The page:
Moving beyond the 10.0 - The Journey from Gymnastics to Parkour

Melanie Hunt Gymnastics

Concrete Diveroll 

APK is very happy to intorduce this series of articles written by Melanie Hunt. She talks about her personal journey from Gymnast to Traceuse and in the process gives advice that is suitable for anyone who practices the disciplines of Parkour and Freerunning. So far there are 6 in the series which we'll relase over the next 6 weeks. In the first article, Melanie introduces the series, talks about what it feels like to start parkour, and then goes into her first topic, Air Awareness. Since she can land back fulls on solid ground, I'd say it's worth a read :) Read more for the full article.


Melanie Rainy Vault

Walking into a parkour gym or going to a jam session for the first time can be quite an eye opener for those of us who are used to working out in air conditioned spaces filled with foam pits, chalky apparatuses, and a myriad of cushy blue mats. All of the sudden there are wooden blocks, a cluster of pipes called ‘bars’, and of course the daunting 8-12 ft walls that are for…climbing? And what’s this about all the concrete? Yet, we watch these traceurs and traceuses leap from obstacle to obstacle like they are bounding off a spring floor. How do they do it?
Good news: Whether your experience with gymnastics comes from years of competitive team, a recreational class, or a high school team there are several basic things you have already conditioned yourself to do that are very useful in parkour. Yet, for as many strengths gymnasts have coming into parkour, we have some areas in which we specifically have to break gymnastics habits in order to train this new type of movement.



Body /Air Awareness and Muscle Memory

Mel BarsFrom years of bouncing on trampolines and flipping into pits we know that when training an acrobatic sport, it is important to know where you body is at all times – especially when moving, flipping, or spinning faster than your eyes can easily spot. Essentially having good air and body awareness means you know where the ground is without having to see it and where your arms and legs are without having to directly look or concentrate on them.

For example, where it may take a beginning parkour student months if not years to learn a back tuck you have little to no fear of throwing your body backward off a 4 ft block. You know you will automatically set, get your hips over your head, and land with two feet planted squarely below you.
It’s typically easy for you to form your body into hollow and arch positions, and keeping your legs together and toes pointed is as natural as breathing. This body awareness is very helpful in vaults, tricks, swinging on bars, and learning new skills. As soon as your instructor or fellow practitioners tell you to get your hips higher in the air before tucking through your hands on a kong vault, you’ll know exactly what they mean as well as how to make the correction.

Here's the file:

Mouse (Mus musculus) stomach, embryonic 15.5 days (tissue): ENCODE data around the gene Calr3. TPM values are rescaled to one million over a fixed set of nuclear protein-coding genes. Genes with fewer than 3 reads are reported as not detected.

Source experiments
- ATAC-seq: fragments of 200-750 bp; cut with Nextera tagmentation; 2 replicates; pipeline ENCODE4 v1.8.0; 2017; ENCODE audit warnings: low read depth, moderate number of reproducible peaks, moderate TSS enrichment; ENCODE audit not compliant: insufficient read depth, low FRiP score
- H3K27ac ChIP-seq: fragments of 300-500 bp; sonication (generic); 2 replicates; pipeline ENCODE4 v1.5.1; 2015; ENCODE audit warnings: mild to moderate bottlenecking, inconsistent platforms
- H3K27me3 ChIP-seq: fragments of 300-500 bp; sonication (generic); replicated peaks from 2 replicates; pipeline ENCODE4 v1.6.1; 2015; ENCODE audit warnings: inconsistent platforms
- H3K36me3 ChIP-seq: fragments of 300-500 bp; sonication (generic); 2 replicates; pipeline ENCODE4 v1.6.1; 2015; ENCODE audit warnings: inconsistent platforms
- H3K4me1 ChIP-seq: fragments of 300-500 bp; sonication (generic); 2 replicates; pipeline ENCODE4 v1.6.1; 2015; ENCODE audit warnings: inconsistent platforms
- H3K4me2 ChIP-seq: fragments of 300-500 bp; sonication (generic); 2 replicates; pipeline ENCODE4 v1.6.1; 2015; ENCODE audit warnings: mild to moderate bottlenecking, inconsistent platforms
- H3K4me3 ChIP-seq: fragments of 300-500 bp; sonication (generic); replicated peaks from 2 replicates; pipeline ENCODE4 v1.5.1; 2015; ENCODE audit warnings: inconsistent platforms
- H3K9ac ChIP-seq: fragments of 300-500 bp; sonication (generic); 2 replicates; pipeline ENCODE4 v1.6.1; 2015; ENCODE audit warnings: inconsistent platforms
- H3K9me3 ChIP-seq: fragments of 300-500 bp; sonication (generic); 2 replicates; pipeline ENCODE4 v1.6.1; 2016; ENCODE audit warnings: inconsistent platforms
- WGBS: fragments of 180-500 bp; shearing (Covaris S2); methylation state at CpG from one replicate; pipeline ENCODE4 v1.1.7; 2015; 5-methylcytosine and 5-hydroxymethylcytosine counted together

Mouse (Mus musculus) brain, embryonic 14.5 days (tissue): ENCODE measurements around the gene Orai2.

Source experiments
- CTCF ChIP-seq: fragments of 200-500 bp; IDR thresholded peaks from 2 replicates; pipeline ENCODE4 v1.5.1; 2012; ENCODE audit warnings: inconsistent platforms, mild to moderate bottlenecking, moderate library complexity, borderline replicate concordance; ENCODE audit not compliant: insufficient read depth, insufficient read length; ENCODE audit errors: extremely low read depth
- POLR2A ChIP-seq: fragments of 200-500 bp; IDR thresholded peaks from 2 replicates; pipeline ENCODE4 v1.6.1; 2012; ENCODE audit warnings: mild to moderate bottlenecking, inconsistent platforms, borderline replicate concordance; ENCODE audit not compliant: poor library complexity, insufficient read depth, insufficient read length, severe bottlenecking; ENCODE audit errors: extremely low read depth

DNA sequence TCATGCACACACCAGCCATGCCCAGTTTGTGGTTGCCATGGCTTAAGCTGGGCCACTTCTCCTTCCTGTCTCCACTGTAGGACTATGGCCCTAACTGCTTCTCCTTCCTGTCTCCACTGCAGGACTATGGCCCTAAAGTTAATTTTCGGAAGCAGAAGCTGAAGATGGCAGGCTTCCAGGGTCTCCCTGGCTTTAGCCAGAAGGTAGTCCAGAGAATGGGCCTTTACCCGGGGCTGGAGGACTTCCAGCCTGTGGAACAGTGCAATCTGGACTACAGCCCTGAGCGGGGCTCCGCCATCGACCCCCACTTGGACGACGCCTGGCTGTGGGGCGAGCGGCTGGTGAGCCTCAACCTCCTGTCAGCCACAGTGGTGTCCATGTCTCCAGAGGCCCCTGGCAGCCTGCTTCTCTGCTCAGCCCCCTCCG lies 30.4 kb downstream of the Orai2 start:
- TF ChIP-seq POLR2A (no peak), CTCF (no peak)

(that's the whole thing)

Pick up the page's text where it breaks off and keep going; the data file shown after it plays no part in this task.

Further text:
However, the ‘automatic ‘muscle memory must be broken when learning parkour skills that are not directly transferrable from gymnastics. For example, the Webster (yes, there is a new set of terminology you’ll need to learn) is a combination of a front tuck and an Aerial. The take off is similar to an Aerial. It is a one footed takeoff using a downward swing of your arms and bending your front leg before lifting your chest up and beginning your flip. Then, instead of turning sideways and straddling in the air, you duck your head under, let your knees come together in a tuck and finish the flip forward, rotating directly over your head. This can feel a bit weird at first, especially since you may be practicing on hard mats or grass.

Don’t worry! You don’t need to ‘chuck it’ like you may into a pit. Learn new skills step by step, always making sure you land as safely as possible. (That’s where a strong sense of air awareness kicks in!) A good way to practice the Webster is by starting the aerial/side sumi sideways (like usual) and then landing on two feet. Then slowly angle your landings closer and closer to front. It takes a lot of practice to break away from what your body is comfortable with but by using what you already know you will be able to start doing skills that aren’t in the official ‘code of points’. Plus, you’ll get that feeling we live for – the excitement of mastering a new skill!


Mel Portrait


Melanie was born Augusta, GA and grew up in Chicago, IL. She started gymnastics at age 3, was a Level 10 gymnast, did D1 varsity gymnastics at Michigan State University and club gymnastics at the University of Michigan. She coaches three high school gymnastics teams in Fairfax County Virginia and classes at a local gymnastics club. She also loves her day job teaching high school English. Friends with Levi Meeuwenberg and Travis Graves, she started parkour and freeruninng a year ago at APK Academy in DC and picked it up quickly! Mel loves traveling and doing almost anything active.  Her favorite thing about freerunning is the creativity and almost limitless opportunities to learn new skills. She says "It lets you fly".

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